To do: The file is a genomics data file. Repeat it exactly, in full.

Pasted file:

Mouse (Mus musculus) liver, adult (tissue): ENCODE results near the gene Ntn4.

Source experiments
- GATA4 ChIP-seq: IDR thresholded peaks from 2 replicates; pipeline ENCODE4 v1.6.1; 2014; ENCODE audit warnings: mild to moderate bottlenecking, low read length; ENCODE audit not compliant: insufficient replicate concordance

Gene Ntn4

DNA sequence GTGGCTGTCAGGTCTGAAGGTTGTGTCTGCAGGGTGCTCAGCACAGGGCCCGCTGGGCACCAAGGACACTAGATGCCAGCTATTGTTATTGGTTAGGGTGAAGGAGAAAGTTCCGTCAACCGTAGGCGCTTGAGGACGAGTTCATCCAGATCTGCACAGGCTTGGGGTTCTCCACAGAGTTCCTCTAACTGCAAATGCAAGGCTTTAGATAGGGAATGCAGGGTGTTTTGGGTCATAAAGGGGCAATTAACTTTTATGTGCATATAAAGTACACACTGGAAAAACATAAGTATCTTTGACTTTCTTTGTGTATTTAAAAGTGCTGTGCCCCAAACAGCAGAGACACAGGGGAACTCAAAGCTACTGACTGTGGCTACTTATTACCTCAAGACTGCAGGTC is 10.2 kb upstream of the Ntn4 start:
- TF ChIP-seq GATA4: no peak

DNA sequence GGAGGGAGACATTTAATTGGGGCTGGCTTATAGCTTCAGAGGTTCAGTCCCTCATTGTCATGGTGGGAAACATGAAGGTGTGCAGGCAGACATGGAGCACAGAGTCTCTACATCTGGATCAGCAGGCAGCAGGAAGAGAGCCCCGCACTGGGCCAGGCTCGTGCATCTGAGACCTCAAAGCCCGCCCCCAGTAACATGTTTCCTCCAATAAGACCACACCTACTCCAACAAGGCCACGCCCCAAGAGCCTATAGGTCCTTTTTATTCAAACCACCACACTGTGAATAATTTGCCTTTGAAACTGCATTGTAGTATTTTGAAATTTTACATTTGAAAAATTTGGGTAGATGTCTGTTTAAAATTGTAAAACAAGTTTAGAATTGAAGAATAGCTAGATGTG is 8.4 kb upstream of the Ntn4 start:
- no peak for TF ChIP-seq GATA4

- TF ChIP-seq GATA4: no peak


Mouse (Mus musculus) liver, adult (tissue): ENCODE results near the gene Ntn4.

Source experiments
- GATA4 ChIP-seq: IDR thresholded peaks from 2 replicates; pipeline ENCODE4 v1.6.1; 2014; ENCODE audit warnings: mild to moderate bottlenecking, low read length; ENCODE audit not compliant: insufficient replicate concordance

Gene Ntn4

DNA sequence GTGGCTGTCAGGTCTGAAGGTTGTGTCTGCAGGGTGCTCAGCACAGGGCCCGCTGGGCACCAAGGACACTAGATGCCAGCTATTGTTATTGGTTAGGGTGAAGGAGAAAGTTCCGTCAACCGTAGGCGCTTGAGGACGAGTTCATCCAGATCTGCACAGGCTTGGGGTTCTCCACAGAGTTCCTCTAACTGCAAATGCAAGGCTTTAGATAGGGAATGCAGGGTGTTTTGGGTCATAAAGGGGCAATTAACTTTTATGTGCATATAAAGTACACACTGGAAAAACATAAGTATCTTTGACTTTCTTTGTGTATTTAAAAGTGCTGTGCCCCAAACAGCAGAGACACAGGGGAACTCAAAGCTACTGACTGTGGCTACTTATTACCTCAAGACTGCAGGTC is 10.2 kb upstream of the Ntn4 start:
- TF ChIP-seq GATA4: no peak

DNA sequence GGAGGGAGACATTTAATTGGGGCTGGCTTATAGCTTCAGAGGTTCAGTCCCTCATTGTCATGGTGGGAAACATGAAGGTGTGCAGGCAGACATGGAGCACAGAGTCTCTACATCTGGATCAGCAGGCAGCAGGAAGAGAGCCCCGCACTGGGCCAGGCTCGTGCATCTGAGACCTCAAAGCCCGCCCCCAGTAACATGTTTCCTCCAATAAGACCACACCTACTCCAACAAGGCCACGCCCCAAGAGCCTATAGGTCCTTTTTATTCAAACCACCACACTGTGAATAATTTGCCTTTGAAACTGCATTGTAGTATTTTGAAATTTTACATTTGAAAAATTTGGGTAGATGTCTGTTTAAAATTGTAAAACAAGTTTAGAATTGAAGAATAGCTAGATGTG is 8.4 kb upstream of the Ntn4 start:
- no peak for TF ChIP-seq GATA4

- TF ChIP-seq GATA4: no peak